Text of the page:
Theater Review - Hat trick
Alliance hat show is nearly a crowning achievement
Playwright/director Regina Taylor clearly put on her thinking cap to turn Michael Cunningham and Craig Marberry's nonfiction book Crowns: Portraits of Black Women in Church Hats into a theatrical evening.
The Alliance Theatre's flamboyant production finds that Taylor's Crowns doesn't fit any specific genre, but is a curious hybrid of oral history, gospel musical, church service and fashion show. Crowns includes many moments that make your spirit soar, and others that leave you interested but detached.
For our entry into the entwined cultures of African-American church culture and hat couture, Taylor composes a loose plot to hang the play on. After the murder of her brother, Brooklyn teenager Yolanda (Desire Dubose) moves to her grandmother's home in South Carolina. While Yolanda wears a red baseball cap in her brother's memory, Mother Shaw (Tina Fabrique) teaches her not just about church hats, but about her roots.
For African-American women, church hats can represent personal pride, self-expression and family devotion. Costume designer Emilio Sosa provides countless straw hats, pillboxes, feathered hats and head-wraps, which the cast uses as everything from status symbols to seductive props. In the play's most moving moments, hats offer insights into female relationships with their men, other women and even God.
Yolanda learns from five "hat queens," who are all imperious in their own ways. Fabrique is the spiritual nurturer, Atlanta's Bernardine Mitchell the earthy sensualist, Karan Kendrick the graceful athlete, Gail Grate the judgmental fuss-budget and Lynda Gravatt the amusingly bossy intimidator. It's a toss-up whether Gravatt or Mitchell is Crowns' funniest comedienne, with Gravatt displaying superb comic timing during her sermons, while Mitchell inspires huge laughs as an overly enthusiastic church singer.
Among such larger-than-life presences, Dubose proves the least interesting, in part because the play requires Yolanda to spend so much time pouting petulantly. Still, Dubose sings like an angel and dances like a dervish.
With so much diva-tude on display, a play would need exceptionally talented men to upstage them — and Crowns has them. In all the male roles, John Steven Crowley reveals an astonishing versatility and gift for humor. He's a big man but proves capable of surprising delicacy, and when, as the preacher, he leads the audience in a hymn, he bounces on his heels as if he's weightless.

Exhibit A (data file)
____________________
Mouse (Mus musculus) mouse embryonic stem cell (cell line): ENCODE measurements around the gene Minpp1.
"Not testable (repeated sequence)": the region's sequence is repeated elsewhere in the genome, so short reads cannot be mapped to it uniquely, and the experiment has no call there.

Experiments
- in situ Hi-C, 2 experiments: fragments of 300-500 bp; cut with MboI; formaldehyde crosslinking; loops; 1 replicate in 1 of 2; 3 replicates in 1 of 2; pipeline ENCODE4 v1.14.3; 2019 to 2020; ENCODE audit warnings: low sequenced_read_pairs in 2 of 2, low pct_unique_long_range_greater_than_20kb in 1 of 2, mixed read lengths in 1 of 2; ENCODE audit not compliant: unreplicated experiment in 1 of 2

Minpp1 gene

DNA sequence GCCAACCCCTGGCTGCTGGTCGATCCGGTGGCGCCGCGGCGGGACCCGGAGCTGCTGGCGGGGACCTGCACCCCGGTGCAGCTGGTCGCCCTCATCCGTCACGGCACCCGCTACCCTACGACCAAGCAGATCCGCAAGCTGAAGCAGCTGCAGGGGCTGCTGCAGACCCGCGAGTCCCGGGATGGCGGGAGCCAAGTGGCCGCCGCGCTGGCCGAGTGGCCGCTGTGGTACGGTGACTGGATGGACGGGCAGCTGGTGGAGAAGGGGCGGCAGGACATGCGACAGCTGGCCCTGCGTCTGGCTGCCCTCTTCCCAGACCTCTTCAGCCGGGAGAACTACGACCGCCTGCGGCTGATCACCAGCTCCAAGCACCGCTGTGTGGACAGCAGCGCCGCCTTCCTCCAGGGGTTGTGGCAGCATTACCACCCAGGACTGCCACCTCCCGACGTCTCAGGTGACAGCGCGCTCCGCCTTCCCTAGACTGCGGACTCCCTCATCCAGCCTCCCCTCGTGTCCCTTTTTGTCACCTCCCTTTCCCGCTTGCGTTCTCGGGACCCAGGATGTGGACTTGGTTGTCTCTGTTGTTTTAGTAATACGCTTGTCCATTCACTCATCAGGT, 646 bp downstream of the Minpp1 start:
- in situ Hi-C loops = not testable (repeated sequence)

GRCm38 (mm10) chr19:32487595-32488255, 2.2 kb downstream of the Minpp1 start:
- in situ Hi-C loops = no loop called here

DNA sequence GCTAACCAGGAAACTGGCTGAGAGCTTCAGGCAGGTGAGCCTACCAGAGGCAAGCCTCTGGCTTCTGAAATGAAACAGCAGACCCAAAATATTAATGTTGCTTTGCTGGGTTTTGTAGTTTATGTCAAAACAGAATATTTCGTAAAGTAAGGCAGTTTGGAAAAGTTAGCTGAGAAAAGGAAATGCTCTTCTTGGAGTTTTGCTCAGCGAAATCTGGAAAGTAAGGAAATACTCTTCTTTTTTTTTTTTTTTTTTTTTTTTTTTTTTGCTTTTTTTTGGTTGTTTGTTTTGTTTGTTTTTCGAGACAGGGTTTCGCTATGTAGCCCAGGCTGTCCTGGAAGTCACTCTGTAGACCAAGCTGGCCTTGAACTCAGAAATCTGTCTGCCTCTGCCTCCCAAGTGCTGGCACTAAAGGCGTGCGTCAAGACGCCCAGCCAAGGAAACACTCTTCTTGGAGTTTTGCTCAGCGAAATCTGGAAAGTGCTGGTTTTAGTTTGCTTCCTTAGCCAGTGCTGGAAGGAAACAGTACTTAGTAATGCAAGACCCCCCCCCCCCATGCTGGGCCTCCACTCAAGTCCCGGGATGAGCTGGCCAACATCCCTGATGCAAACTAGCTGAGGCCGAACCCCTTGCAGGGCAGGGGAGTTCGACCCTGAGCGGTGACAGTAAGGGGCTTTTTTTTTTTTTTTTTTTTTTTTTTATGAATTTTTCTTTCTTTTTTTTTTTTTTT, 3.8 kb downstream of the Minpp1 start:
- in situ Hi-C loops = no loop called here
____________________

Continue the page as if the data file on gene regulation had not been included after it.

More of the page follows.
Even more remarkable is percussionist David Pleasant, who's fully visible at the bottom of the right aisle. When he claps, pounds his feet, beats tambourines and shouts in rhythm, it's like seeing the entire ensemble of Stomp in one person. Pleasant alone is worth the price of a ticket, and his rhythmic contributions make numbers like the African-style dance "Ring Shout" into ecstatic experiences.
Crowns' musical moments can imaginatively employ a fragment of a famous hymn like "Wade in the Water" or "Just a Closer Walk With Thee," although simply presenting the song in its entirety would be more conventionally satisfying. At times, Crowns merely feels like Taylor is putting sociological research on stage without truly dramatizing it. Yolanda develops not through a conventional plot, but as both witness and participant to a series of highly symbolic rituals, including marriage, baptism and funeral.
And for a few stretches, Crowns feels like it's only about hats, telling you more than you really want or need to know. Riccardo Hernandez's set doesn't help, looking too deluxe for the play's down-home setting. With its columnar hat racks and curtains bearing the word "crowns" in endless patterns, it looks like the lobby of an upscale department store.
Nevertheless, Crowns turns out to be, paradoxically, a cerebral crowd-pleaser, with the actors generating cheerful chemistry between each other and the clapping-along audience. The play in its entirety doesn't live up to its numerous highlights, but the Alliance still has plenty to brag about, thanks to the stars in its Crowns.